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Strikes put thousands of rail jobs at risk, warns Shapps

Transport Secretary Grant Shapps said the strikes would be ‘damaging’ for railway workers and their families (PA)
Transport Secretary Grant Shapps said the strikes would be ‘damaging’ for railway workers and their families (PA)

Rail strikes will “endanger the jobs of thousands of workers”, Transport Secretary Grant Shapps has warned.

The Cabinet minister issued a direct plea to those embarking on three days of walkouts next week, stating they “risk striking yourselves out of a job”.

He also stated that the Government plans to introduce legislation to enable the use of agency workers on the railways during industrial action “if the strike drags on”.

Grant Shapps making a speech
Grant Shapps was speaking at a train depot in north London (PA)

Half of Britain’s rail lines will be closed during strikes on June 21, 23 and 25 by the Rail, Maritime and Transport union (RMT).

Transport for London (TfL) has also “strongly encouraged” people not to travel on London Underground on June 21 because of a 24-hour walkout by the RMT and Unite.

The disputes have flared over pay, jobs and conditions.

In a speech at a train depot in north London, Mr Shapps said the strikes would be “damaging” for railway workers and their families.

He told the audience: “These strikes are not only a bid to derail reforms that are critical to the network’s future, and designed to inflict damage at the worst possible time, they are also an incredible act of self-harm by the union leadership.”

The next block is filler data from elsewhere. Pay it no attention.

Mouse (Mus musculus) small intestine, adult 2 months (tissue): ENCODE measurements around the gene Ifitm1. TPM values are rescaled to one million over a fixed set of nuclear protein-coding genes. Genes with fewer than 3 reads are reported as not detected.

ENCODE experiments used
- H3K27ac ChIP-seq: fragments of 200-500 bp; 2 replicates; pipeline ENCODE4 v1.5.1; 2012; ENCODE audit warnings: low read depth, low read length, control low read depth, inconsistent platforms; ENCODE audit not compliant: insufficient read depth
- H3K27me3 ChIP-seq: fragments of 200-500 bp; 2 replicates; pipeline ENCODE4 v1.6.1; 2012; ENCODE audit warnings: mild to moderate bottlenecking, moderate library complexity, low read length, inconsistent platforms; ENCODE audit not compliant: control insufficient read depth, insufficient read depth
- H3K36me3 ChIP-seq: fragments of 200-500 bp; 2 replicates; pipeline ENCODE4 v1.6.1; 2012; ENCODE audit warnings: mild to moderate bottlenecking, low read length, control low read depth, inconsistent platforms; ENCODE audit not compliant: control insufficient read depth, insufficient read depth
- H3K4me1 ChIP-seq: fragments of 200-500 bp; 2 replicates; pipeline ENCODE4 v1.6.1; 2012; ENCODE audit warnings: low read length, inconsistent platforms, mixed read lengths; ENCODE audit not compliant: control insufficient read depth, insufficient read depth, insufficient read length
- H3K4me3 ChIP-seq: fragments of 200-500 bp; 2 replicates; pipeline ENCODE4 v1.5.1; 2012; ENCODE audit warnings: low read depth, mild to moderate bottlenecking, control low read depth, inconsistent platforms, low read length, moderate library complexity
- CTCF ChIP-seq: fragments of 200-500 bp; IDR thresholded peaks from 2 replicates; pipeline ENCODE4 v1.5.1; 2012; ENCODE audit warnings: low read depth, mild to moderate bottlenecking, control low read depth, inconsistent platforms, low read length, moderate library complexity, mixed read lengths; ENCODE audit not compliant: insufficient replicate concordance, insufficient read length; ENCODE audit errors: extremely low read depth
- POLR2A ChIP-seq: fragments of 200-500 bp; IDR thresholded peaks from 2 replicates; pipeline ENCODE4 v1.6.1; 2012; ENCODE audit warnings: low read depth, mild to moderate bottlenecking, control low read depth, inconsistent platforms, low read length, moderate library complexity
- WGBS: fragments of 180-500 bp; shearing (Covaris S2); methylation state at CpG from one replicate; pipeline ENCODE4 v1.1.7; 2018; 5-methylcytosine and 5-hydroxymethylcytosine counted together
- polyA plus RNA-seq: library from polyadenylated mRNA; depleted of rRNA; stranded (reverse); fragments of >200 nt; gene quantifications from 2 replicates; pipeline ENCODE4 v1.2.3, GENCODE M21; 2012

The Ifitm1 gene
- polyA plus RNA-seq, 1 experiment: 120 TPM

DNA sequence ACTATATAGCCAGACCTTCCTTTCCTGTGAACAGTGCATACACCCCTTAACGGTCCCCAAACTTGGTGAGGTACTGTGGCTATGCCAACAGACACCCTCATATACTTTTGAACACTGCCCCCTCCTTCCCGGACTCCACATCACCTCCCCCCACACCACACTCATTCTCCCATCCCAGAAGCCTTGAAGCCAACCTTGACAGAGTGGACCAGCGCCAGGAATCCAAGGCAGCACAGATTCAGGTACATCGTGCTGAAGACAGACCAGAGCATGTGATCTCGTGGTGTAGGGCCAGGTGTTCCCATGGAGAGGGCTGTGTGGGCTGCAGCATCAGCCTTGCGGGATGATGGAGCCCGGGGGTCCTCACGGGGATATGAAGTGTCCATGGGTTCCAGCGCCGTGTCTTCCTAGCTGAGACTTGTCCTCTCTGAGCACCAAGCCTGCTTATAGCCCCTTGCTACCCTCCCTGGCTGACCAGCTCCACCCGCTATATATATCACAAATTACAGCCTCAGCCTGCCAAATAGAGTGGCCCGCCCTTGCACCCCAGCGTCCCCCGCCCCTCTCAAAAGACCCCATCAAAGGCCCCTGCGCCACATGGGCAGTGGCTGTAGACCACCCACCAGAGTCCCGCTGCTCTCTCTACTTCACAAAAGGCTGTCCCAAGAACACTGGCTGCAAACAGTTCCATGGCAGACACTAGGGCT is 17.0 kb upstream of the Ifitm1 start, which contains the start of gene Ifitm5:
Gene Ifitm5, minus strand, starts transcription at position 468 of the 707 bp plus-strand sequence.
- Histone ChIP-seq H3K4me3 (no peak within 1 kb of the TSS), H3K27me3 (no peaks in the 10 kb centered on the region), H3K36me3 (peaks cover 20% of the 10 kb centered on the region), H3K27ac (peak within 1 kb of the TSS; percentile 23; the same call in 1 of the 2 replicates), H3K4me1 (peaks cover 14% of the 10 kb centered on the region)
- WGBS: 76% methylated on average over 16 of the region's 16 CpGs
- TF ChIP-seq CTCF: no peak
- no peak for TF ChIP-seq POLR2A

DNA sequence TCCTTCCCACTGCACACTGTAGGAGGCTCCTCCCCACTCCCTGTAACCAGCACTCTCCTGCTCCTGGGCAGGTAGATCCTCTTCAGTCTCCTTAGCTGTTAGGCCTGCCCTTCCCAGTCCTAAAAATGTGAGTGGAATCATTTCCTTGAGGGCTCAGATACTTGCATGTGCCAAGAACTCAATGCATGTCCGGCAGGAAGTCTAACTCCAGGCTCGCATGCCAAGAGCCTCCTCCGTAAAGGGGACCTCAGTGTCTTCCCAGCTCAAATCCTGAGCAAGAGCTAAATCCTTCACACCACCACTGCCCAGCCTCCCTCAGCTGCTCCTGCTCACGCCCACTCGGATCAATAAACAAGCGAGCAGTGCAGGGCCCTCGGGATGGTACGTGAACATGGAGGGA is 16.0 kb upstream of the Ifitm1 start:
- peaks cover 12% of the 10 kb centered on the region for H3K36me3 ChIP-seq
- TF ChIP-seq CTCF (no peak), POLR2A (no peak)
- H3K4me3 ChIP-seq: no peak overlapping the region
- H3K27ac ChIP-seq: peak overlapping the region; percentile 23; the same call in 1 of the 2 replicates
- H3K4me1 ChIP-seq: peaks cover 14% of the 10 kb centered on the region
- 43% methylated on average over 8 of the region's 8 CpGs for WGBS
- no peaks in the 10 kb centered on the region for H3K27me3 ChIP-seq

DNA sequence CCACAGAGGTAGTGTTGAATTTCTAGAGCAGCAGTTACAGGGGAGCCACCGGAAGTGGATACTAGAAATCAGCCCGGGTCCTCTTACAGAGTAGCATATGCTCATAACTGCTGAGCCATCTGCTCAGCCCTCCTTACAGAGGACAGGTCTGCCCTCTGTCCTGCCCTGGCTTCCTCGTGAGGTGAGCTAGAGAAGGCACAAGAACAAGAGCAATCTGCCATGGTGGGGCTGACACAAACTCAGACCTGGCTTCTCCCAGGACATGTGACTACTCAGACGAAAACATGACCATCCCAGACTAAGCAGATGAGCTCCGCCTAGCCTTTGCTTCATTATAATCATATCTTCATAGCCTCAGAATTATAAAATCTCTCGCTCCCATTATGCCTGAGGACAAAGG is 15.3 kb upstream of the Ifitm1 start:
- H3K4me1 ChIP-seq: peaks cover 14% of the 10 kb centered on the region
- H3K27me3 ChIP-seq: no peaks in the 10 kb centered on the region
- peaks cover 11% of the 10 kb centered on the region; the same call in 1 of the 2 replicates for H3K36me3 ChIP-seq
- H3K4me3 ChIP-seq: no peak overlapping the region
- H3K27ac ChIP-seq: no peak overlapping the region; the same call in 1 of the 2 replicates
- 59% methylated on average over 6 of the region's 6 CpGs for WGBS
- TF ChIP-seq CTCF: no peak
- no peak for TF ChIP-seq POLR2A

PA infographic showing lines likely to remain open during rail strike
(PA Graphics)

He said the railway was “in a fight” as it was competing against remote working and other forms of public and private transport.

“We’re going to endanger the jobs of thousands of rail workers,” he claimed.

“The last thing the railway should be doing right now.

“It’s alienating its passengers and the freight customers with long and damaging strikes.”

Mr Shapps denied his comments on jobs were “a threat”, describing them as a “statement of the reality”.

He urged the unions to “join us on that journey” to reform the network.

“Don’t jeopardise the railways, and therefore by definition, the jobs that come from the railways,” he said.

In response, RMT general secretary Mick Lynch said: “The threats made by Grant Shapps today to railway workers’ livelihoods and their right to strike are disgraceful and will make RMT members even more fiercely determined to win this dispute.

“Instead of playing to the gallery for his own personal political ambitions, Mr Shapps needs to act like a pragmatic Transport Secretary who is willing to meet with the union and help us reach a negotiated settlement.”

Transport Salaried Staffs’ Association leader Manuel Cortes said: “What we heard from the Transport Secretary looked very much like threats and intimidation of workers instead of constructive dialogue.

“Bully boy tactics will not wash with our union when the truth is our members are fighting for their jobs, pay and for a safe railway fit for the future.”

Mr Shapps claimed the Government has a “range of options” to respond to industrial action.

Enabling the use of agency workers would be “very much quicker” than requiring minimum service levels, he explained.

“People will be able to come where they have the appropriate level of skills, training and experience, and that is subject to a more straightforward secondary legislation process,” he said.

“If the strike drags on … then transferrable skills, sometimes called agency working, will be something which will become available as well in this particular dispute.”

Mr Shapps said season ticket holders would be paid “full compensation on strike days” next week, and he had “moved to help make that an automatic process”.